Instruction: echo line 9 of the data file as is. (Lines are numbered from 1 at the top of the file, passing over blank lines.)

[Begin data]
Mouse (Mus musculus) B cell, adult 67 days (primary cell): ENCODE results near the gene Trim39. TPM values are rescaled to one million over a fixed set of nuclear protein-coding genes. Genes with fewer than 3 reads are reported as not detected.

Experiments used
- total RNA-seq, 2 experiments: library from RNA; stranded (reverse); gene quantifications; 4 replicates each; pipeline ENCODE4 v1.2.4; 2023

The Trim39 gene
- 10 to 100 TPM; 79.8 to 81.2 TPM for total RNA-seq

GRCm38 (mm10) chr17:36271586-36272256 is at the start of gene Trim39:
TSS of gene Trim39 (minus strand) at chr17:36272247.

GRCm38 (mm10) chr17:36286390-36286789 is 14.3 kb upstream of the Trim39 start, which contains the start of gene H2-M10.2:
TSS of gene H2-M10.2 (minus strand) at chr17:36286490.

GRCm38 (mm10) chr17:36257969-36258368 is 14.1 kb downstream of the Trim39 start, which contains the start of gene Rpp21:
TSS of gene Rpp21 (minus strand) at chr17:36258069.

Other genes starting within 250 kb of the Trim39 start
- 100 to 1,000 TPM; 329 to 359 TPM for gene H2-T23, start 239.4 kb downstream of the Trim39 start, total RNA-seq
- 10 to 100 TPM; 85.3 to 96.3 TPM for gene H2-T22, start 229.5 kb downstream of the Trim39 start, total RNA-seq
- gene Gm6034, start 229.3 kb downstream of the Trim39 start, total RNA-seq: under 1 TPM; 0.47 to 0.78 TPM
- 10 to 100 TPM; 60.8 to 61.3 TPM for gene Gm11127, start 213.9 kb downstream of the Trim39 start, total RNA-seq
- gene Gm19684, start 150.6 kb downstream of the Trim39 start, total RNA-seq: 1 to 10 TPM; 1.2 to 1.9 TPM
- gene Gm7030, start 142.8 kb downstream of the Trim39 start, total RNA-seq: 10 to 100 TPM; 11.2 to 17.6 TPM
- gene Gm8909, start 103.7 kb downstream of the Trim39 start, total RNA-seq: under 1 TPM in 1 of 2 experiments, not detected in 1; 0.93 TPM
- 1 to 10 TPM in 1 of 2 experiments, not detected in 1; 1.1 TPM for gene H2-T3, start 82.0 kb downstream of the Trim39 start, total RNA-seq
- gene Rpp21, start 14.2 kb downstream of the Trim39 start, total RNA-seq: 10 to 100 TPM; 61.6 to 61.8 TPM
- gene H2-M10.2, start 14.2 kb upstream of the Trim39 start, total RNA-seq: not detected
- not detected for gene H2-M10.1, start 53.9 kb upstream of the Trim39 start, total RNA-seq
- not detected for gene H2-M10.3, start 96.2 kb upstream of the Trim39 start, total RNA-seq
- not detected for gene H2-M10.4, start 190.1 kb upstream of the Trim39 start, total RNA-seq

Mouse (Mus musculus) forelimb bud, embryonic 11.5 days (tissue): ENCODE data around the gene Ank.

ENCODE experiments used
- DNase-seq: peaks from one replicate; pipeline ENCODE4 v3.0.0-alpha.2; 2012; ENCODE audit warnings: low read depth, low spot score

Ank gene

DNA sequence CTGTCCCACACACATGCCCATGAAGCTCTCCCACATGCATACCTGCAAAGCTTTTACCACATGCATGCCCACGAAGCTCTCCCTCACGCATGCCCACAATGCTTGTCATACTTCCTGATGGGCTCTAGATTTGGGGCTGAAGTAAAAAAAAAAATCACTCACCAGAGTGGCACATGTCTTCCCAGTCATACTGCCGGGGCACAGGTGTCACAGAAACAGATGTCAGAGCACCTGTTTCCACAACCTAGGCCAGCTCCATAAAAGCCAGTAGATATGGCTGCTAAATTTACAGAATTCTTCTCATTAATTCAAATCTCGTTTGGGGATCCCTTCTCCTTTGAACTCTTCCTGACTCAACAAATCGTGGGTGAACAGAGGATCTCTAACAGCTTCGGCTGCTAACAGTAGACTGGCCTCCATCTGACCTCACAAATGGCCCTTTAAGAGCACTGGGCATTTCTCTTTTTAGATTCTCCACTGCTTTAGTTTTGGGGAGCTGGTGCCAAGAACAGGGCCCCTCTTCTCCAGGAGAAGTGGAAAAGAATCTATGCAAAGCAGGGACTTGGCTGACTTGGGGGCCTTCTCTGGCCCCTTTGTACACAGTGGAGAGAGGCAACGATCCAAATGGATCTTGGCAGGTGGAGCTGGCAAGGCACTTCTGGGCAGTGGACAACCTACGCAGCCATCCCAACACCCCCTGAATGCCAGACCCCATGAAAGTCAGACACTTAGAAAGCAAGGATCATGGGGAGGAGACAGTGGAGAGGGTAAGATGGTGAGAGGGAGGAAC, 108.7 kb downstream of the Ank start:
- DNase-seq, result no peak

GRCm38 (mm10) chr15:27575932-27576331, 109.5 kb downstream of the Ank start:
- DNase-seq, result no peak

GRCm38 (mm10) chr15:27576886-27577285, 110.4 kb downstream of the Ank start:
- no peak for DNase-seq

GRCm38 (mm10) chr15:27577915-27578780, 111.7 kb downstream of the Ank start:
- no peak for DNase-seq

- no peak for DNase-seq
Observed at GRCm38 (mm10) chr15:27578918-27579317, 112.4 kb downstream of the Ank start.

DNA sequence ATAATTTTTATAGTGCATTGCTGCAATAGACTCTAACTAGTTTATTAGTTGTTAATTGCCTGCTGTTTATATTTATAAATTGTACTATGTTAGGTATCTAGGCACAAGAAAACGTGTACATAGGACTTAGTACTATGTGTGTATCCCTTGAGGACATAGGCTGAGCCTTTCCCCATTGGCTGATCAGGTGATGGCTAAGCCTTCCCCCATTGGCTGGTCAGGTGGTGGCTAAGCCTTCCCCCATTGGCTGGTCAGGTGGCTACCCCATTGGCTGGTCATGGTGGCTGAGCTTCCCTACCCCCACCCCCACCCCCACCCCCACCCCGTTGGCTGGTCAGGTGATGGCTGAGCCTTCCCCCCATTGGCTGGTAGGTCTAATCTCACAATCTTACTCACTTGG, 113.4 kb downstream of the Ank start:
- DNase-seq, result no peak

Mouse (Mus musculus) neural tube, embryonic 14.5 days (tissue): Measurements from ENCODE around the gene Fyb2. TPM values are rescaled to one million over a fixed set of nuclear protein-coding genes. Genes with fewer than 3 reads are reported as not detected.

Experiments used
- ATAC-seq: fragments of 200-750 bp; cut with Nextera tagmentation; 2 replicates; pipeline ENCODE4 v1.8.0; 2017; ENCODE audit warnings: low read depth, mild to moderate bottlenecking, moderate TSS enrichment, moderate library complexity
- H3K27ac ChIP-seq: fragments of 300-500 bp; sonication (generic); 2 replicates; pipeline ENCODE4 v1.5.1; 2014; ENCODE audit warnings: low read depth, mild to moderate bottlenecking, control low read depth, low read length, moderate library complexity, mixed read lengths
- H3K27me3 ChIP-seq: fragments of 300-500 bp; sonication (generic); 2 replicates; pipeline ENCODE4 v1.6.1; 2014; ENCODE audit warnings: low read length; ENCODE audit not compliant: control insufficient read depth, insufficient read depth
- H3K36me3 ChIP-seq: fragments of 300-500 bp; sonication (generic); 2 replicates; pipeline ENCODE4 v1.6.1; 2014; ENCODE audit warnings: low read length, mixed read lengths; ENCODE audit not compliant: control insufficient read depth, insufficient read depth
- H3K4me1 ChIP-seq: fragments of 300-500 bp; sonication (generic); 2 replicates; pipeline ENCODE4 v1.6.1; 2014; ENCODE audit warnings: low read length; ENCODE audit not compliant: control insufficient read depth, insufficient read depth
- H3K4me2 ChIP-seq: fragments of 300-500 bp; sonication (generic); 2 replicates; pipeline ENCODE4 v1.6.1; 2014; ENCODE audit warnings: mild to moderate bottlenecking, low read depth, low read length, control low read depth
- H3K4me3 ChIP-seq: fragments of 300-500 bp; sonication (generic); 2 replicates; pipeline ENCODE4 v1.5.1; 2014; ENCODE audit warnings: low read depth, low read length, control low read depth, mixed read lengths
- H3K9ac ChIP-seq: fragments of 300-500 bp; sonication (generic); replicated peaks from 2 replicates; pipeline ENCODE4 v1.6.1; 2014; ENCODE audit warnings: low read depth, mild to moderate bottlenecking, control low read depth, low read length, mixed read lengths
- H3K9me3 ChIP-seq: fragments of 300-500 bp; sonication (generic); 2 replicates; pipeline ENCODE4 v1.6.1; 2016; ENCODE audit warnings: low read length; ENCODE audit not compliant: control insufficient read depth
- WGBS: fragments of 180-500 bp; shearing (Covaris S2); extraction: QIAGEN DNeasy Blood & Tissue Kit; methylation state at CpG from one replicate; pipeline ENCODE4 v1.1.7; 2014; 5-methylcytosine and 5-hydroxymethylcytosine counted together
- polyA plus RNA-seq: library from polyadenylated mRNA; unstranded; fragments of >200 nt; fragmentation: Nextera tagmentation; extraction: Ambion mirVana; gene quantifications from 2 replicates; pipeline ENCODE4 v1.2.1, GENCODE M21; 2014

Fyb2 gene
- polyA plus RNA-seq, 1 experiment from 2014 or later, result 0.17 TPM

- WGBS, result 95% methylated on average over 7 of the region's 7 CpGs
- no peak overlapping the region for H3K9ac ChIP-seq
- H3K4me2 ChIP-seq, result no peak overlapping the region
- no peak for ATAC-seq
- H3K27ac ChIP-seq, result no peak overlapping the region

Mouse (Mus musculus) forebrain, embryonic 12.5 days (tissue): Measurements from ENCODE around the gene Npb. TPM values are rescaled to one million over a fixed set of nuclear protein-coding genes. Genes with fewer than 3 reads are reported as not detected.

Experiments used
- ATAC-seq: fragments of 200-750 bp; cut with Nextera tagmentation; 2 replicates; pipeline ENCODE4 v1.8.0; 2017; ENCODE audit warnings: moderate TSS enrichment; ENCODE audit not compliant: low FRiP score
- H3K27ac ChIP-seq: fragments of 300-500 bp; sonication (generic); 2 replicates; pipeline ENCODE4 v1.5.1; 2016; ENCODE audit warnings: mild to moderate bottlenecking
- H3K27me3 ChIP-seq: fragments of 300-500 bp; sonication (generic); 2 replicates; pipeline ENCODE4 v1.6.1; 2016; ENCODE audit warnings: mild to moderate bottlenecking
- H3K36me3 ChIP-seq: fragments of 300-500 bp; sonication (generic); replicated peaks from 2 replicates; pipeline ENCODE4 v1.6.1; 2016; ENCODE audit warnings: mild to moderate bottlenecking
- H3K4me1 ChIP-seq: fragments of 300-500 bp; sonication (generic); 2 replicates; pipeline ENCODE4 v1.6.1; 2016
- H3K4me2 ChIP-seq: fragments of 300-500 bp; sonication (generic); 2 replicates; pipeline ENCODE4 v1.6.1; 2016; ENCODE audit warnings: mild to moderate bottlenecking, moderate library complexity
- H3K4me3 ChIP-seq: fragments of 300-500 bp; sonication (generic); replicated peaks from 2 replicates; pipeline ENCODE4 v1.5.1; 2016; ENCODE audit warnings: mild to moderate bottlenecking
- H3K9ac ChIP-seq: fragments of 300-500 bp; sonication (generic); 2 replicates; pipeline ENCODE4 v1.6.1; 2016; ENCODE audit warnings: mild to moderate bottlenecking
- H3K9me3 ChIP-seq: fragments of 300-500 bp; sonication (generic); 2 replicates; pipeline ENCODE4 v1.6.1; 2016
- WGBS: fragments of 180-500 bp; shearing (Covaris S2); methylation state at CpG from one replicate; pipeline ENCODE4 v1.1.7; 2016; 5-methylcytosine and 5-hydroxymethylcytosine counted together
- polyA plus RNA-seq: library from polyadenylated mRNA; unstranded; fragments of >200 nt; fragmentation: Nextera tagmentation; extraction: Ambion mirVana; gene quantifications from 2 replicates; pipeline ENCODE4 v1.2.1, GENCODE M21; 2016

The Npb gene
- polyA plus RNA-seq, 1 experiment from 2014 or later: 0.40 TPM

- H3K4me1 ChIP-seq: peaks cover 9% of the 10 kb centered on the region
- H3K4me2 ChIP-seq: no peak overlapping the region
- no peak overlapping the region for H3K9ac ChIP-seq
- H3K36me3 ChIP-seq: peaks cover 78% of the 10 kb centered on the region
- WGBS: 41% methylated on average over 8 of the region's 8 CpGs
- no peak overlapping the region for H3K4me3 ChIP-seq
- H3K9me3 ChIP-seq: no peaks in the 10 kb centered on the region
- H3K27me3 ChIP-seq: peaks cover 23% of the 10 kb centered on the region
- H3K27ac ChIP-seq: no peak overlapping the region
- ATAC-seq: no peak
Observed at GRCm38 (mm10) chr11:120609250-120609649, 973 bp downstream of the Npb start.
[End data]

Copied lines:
TSS of gene H2-M10.2 (minus strand) at chr17:36286490.